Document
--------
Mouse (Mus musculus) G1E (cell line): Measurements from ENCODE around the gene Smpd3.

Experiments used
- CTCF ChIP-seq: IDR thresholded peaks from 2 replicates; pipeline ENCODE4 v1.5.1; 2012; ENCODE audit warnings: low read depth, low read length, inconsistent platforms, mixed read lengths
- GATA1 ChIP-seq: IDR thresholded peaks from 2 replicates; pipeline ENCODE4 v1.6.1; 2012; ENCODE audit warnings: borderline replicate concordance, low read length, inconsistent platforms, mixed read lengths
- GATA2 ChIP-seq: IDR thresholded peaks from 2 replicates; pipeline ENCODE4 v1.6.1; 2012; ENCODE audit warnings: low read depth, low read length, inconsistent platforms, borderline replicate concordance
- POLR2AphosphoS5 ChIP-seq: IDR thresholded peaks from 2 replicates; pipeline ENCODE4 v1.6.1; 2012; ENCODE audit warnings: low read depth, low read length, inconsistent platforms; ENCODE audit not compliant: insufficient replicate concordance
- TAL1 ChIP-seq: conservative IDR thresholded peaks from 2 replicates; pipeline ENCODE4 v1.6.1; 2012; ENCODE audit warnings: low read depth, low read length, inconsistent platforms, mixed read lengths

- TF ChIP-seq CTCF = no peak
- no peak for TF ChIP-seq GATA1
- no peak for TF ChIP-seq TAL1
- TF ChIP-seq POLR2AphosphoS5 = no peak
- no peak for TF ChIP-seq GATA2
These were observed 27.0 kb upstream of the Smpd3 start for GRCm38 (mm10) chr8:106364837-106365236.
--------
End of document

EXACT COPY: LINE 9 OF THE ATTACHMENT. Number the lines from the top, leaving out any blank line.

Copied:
- no peak for TF ChIP-seq GATA1